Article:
South Korea Will Announce Crypto Tax Policies in July

With the culmination of the G20 summit, the fears of many alarmists and Bearish traders subsided. For the crypto ecosystem, the summit ended satisfactorily. No negative announcements were made, in fact, the demonstrations of support drove a bullish trend in Bitcoin prices. The lack of an official statement determining a policy was mainly due to the necessity of achieving a global consensus on this issue since several countries had different considerations, making it necessary to discuss the issue in depth.

For that reason, the possible application of standard global regulation on virtual money was delayed to July. According to Argentina Central Bank chairman Federico Sturzenegger, the G20 considers this as a subject of particular importance:

“In July we have to offer very concrete, very specific recommendations on not ‘what do we regulate?’ but ‘what is the data we need?’ “

Korea to take the lead.
Of all the countries that participated in the G20 summit, South Korea was the first to announce its individual adherence to the agreement, and without having to wait for the G20 decision, they said that by July they would have developed a regulatory framework for cryptocurrencies to be effective nationwide.

According to the Korean news portal The Financial News, the government has a busy agenda with national and international commitments taking turns to meet its goals by mid-year:

“Meanwhile, the government plans to set up a full-scale virtual currency regulation right after the June 13 local elections. The Ministry of Finance and Economy will hold an international financial conference on virtual currency and blockchains for G20 members on June 14th in Seoul and will hold a second working session on G20 international financial system on the 15th”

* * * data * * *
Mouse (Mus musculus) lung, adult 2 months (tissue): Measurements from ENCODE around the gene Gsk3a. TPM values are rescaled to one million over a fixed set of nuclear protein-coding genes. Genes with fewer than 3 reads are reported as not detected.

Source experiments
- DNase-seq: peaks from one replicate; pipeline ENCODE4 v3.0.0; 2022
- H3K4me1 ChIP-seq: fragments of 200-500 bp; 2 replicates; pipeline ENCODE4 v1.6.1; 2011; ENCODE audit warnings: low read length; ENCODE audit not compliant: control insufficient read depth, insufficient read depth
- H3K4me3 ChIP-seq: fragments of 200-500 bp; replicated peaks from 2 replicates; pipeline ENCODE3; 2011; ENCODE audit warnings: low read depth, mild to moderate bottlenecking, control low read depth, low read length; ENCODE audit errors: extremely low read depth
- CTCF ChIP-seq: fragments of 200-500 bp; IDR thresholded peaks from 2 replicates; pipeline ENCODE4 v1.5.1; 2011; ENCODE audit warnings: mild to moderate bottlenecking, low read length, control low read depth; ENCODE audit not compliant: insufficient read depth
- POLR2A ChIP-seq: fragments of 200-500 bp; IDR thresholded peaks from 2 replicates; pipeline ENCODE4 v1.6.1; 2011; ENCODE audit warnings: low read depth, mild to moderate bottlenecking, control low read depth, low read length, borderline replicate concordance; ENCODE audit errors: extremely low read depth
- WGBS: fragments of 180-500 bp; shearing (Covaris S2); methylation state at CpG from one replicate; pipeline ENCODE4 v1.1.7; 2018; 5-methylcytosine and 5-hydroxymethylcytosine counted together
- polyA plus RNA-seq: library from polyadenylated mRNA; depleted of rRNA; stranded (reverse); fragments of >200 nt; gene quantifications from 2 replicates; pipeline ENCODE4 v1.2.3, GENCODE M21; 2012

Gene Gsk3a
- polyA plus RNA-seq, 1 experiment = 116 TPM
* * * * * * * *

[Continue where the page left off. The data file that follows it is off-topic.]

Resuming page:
To gain a better understanding of the state of crypto marketing regulations, the well-known local newspaper mentioned that the government sent a group of people to conduct direct investigations in several countries around the world, including the United States, Germany, the United Kingdom and Japan. The officials were able to conclude that each country had a different vision and background with regard to cryptocurrency:

“Currently, the US and the UK are taxed with capital gains tax, Japan with miscellaneous income, and Germany with other income. It is because the characteristics of virtual money were different in each country, such as payment means, monetary ability, financial assets, and so on. However, these countries have found that there are few cases where actual tax is imposed, as opposed to taxation based on the principle that there is a tax on income”

The South Korean “Crypto-Rollercoaster”
South Korea is considered by many to be the world capital of cryptocurrency. This country is the third most important market in the world. According to studies it is estimated that at least 3 out of 10 workers have invested in cryptos an average amount of 5.6 million Yuan. Not only that, but more than 80% of the investors had made a profit on their investment and only 6.4% had lost money. Such has been the level of adoption that the impact on the economy began to be a matter of concern for the government.

In December 2017, just as Bitcoin was going through a historic bullish run that brought it to $19,000, the government said “it would apply more scrutiny to the exchanges, including moves to curb anonymous trading”, according to BBC News.

In late 2017 and early 2018, Justice Minister Park Sang-ki’s statements began to raise alarm bells in Asian markets -highly influenced by this type of news-. According to Mr. Park. cryptocurrencies were a matter of “great concern” and he announced that studies were underway to ban their use in the country. Such statements, along with a series of raids to major Korean exchanges, created a panic in the market and helped to reverse the bullish trend of the cryptos in general.

Then, at the end of January, such statements were contradicted by South Korea’s finance minister Kim Dong-yeon who said: “There is no intention to ban or suppress cryptocurrency [market],” being the government’s main focus to regulate illegal trading.

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